Guinness Believer event


Tonight I attended a Guinness Believer event at the Merchants’ Exchange in downtown San Francisco. I received a constant stream of Guinness marketing from a hired non-Irish actor in exchange for all the Guinness, Harp, and Smithwicks I could drink from the tap, bottle, or can.

There was room for about 100 people in the room and about half of the available seats were filled. The presenter was a paid Jewish actor who does not drink. It would have been nice to have an Irish person present or at least have a marketer realize why a Black and Tan is not mixed with Smithwicks (there is some history behind the drink).

I always enjoy seeing people from a product’s country of origin at events, or at least someone with a passion for the product. Last year I was lucky enough to test drive an early production model Volvo S40 T5 after speaking with some of the Volvo staff direct from Sweden. I learned a lot about the brand, its direction, and their core values. There was a distinct national pride from the Swedes about their new Volvo.

I would have created a more interactive event. Want to show off the features of your new bottle? Show a cross section of the inside and let people play with the nitrogen widgets. Teach people how to pour a perfect pint and let them pour one. Conduct blind taste tests of bottled Guinness and Guinness from the tap.

I had such high expectations for the event but I was let down.


Commentary on "Guinness Believer event":

  1. Nick on wrote:

    How weird. I stumbled upon your blog while reading about issues on semantic markup and lo and behold, at the top of your page, a picture of the very same Guiness glasses I stared at, at the same event, last night. God, don’t you wish that presenter would just shut up?

  2. Jonas M Luster on wrote:

    I guess they feared that serving a Black and Tan in the middle of one of the largest concentrations of Irishmen on the Est Coast might lead to a bit of a scuffle. So by aldulterating the susbtance, at least they have plausible deniability, should the son of Ian Carr be in the audience :).

    But I agree, t’wasn’t all that.

  3. Jordan on wrote:

    Ahh, yes. I went to one in NYC back in April, and it was everything you described it as.

    Unfortunately, I went to another one tonight, and they’ve changed it. The “program” is still the same, but the legal department at Guinness put a stop to the free-flow, and now all attendees are limited to just 2 beers. Weak.

  4. Mona on wrote:

    GOOD INFO! Especially the two beers part.. I was a little suspicious, but now I’m so out!

  5. Jon on wrote:

    Guinness is an aquired taste how do they expect to sway people to drink with two Guinness’s they need to go back to the old ways, it just shows me that Guinness is a cheap company it’s not like they can’t afford it. I guess it’s not really an appreciation night. Weak I agree….I know a lot of people not including me that this event has pissed off and they dont’ drink Guinness anymore, lame but they were turned off.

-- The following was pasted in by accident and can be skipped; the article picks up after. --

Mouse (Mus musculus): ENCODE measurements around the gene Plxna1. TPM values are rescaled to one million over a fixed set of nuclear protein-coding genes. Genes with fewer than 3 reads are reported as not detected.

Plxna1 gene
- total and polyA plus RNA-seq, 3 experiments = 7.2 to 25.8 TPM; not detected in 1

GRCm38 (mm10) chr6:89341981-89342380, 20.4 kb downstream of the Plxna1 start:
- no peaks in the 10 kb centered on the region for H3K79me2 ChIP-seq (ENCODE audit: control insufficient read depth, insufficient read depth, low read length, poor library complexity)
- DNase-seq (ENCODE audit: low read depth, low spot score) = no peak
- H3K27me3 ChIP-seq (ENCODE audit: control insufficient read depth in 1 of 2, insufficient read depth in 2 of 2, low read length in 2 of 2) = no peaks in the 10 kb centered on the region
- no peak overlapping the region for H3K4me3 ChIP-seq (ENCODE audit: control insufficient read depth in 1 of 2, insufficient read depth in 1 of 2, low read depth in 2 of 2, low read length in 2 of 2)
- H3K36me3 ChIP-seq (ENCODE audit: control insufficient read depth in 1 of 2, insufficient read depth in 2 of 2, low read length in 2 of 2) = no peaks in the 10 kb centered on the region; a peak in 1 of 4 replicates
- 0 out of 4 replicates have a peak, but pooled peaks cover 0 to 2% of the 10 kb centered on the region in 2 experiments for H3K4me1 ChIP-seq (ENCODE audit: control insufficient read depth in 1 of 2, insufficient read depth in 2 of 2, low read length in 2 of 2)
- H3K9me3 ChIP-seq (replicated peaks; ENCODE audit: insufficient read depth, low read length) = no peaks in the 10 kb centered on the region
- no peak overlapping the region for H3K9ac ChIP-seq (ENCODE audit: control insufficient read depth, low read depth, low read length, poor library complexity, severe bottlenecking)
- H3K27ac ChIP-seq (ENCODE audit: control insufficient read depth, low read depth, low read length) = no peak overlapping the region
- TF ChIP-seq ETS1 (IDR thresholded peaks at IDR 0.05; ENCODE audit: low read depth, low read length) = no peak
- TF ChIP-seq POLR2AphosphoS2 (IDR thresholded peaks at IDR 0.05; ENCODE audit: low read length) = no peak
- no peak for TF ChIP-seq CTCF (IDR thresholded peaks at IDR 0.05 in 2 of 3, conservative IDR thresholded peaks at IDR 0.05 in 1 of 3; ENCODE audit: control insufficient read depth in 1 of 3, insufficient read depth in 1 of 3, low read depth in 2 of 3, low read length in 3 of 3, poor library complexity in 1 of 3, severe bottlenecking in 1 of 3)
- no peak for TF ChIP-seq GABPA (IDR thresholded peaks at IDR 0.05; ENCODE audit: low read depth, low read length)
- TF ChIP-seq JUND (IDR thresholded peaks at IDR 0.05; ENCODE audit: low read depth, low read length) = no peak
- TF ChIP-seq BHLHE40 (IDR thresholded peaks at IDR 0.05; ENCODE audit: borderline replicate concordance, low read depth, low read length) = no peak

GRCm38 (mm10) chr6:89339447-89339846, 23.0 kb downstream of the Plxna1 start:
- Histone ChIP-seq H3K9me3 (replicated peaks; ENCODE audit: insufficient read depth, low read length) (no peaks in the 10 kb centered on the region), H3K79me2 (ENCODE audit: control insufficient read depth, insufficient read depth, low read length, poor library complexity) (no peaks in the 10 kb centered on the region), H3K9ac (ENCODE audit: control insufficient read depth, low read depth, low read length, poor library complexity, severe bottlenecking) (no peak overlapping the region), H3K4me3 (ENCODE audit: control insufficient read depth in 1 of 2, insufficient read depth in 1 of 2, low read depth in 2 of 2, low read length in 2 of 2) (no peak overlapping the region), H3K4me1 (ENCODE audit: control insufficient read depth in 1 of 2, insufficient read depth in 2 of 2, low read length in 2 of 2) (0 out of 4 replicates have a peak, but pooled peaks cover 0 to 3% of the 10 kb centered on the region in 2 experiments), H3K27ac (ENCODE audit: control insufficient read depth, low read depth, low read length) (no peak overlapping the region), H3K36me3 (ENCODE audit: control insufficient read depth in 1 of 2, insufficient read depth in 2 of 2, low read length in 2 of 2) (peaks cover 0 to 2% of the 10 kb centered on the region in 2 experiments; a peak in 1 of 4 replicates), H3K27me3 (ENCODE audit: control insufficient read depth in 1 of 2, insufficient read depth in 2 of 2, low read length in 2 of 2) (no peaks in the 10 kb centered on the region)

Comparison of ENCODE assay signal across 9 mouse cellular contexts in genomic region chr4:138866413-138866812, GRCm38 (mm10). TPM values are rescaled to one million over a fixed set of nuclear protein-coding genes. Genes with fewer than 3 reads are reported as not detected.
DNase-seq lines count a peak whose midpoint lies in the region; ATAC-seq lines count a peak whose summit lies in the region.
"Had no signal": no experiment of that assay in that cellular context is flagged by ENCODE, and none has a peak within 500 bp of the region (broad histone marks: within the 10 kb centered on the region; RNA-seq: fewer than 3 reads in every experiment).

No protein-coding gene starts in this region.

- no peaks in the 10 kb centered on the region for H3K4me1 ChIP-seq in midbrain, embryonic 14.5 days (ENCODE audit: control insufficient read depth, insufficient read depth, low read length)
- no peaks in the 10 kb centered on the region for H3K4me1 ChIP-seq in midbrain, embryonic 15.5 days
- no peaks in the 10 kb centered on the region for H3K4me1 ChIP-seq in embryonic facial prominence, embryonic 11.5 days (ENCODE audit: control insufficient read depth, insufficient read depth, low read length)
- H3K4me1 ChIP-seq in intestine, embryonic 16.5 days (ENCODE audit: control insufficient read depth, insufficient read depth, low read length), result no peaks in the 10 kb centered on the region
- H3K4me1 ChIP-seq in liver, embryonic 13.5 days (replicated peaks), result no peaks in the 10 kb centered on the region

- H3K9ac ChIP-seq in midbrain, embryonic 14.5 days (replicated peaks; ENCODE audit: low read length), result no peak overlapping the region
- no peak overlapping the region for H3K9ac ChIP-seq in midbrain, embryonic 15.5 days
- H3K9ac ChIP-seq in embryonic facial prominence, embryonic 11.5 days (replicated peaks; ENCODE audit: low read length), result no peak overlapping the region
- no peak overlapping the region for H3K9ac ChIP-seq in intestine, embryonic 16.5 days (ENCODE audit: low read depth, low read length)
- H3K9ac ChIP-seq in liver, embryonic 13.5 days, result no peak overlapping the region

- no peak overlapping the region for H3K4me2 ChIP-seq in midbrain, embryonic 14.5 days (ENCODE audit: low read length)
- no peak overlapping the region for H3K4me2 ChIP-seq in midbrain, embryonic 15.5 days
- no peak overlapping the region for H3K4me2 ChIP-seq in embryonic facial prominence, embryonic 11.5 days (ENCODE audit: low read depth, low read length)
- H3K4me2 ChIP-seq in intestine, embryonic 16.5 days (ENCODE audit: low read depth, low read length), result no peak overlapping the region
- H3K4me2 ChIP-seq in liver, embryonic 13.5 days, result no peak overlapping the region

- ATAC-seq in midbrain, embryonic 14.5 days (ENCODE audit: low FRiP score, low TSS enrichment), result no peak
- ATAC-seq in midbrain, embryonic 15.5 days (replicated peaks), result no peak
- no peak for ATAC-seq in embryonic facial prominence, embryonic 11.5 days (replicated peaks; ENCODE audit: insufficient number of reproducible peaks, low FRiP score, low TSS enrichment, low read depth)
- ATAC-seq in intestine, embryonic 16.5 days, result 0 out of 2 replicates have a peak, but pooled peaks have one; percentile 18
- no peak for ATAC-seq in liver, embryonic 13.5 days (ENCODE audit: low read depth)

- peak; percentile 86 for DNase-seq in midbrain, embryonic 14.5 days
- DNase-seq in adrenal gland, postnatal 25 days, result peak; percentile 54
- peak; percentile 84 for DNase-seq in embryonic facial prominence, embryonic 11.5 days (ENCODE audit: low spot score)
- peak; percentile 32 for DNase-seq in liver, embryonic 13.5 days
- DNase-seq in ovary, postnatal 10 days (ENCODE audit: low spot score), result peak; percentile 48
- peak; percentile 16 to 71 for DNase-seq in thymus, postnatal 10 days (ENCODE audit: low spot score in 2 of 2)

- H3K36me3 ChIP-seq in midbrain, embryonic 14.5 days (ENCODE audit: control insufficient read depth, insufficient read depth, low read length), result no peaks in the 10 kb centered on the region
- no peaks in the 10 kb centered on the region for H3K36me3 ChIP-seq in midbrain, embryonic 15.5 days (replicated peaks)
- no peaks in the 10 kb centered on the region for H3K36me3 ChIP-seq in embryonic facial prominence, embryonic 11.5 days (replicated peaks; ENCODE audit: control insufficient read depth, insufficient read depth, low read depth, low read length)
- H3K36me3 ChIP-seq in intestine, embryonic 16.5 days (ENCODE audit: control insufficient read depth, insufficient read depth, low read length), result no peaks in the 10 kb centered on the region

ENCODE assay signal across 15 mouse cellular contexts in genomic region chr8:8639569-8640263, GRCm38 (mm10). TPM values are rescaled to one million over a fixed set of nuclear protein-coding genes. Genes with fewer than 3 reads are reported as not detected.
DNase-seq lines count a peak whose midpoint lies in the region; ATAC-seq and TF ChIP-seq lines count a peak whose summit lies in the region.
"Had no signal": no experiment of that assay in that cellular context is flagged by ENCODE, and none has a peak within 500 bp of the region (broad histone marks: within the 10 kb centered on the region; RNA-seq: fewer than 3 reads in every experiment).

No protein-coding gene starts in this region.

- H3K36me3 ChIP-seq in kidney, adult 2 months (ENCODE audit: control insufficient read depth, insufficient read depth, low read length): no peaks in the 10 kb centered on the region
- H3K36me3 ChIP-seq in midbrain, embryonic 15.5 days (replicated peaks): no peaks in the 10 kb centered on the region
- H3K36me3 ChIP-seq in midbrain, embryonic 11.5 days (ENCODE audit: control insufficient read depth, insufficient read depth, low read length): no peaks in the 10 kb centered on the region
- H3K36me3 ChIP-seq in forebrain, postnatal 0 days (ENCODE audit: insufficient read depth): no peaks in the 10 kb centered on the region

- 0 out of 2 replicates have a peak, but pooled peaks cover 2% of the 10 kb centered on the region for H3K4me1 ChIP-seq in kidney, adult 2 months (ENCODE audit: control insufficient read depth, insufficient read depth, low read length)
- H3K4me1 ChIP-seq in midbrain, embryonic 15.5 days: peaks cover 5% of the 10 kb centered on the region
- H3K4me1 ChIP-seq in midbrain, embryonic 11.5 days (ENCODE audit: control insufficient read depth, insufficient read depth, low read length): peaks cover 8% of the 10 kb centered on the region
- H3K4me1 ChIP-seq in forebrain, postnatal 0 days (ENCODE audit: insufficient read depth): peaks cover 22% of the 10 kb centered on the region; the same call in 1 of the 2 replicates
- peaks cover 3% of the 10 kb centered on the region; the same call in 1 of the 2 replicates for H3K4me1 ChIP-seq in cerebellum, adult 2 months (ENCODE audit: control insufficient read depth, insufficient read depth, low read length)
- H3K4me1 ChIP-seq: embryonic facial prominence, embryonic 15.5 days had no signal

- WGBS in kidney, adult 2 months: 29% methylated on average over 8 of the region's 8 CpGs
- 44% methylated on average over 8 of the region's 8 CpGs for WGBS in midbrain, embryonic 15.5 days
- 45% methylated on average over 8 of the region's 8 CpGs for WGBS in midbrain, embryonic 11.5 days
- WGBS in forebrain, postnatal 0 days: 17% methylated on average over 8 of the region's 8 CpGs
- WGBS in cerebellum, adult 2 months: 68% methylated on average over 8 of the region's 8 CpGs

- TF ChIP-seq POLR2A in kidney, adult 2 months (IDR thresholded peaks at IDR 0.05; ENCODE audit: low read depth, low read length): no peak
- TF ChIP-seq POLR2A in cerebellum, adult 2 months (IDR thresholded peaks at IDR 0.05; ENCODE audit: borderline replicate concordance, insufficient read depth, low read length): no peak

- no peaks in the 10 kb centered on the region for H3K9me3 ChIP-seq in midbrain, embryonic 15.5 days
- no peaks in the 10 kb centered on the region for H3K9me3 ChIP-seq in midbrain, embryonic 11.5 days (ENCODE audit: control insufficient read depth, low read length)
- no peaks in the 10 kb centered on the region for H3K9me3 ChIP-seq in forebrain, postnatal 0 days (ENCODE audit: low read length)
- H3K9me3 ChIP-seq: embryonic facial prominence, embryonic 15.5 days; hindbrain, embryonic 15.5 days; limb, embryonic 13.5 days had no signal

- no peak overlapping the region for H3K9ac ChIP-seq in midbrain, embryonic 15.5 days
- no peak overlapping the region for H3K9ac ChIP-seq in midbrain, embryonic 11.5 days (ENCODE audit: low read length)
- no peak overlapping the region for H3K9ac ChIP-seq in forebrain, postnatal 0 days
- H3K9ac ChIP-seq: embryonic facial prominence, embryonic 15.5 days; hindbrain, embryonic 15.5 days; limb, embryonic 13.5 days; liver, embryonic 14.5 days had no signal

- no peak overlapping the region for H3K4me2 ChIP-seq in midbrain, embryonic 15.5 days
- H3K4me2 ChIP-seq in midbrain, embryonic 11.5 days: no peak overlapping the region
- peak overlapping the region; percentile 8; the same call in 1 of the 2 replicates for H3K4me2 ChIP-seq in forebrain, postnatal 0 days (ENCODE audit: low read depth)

6. Satish Bhardwaj on wrote:

    I attended a Guinness Believer event at crash Mansion in New York City. Guiness promised lot of food and bear. Although bear was not very plentiful it was not as scarce as food. The food was a few sticks of hordors at each table. I’m told that It is crash mansion that is stingy. At the events at other locations like in Bay ridge, Brooklyn the food was not as scarece. But Guinness does not let you choose the event. You are assigned a location depending u[on your residence address. Guinness would do well to let go of crash mansion to host its believer events at crash mansion because it would make people non-believers.

  7. fakir005 on wrote:

    I also attended believer events twice at crash Mansion in New York City. Guinness promised plenty of food and beer in the emails that I received. Although beer was not as plentiful as promised, it was not as scare as food. The food was a few sticks of fish. The first time the there were more sticks than the second time. I don’t know how people managed attend the believer events at various locations. They said that the food was plentiful at believer events in other location. Guinness really does not let you choose locations. It only assigns you to one depending upon your areaode. So the cause of let down is the location where the events are held. Guinness will keep the believers if it lets go of the locations people are disapponted at.

  8. Jess Kiddeniski on wrote:

    It would have been nice to have an Irish person present or at least have a marketer realize why a Black and Tan is not mixed with Smithwicks (there is some history behind the drink).

    It’s something of a beer urban legend that “Black and Tan” beer mixtures has something to do with the Black and Tan troops in Ireland in the 20’s. (Guinness has a LOT of beer legends, myths, rumors, etc.)

    “Black and Tan” beers were made and bottled for many years in the US; altho’ not as prevalent as the “Half and Half”, the term was used as early as the 1890’s. Here’s a link to a copy of a label from some outfit in St. Louis (half way down, next to a Blatz and a Lemp label).

    Also, the reason why, in the US, Guinness “suggests” Smithwicks for their B&T’s is that the their subsidiary, the US company Guinness Imports, which imports the stout lost the rights to import Bass (when Coors bought the Bass brand several years ago) and now brings in their own Smithwicks brand for their distributors and retailers to take Bass’ place.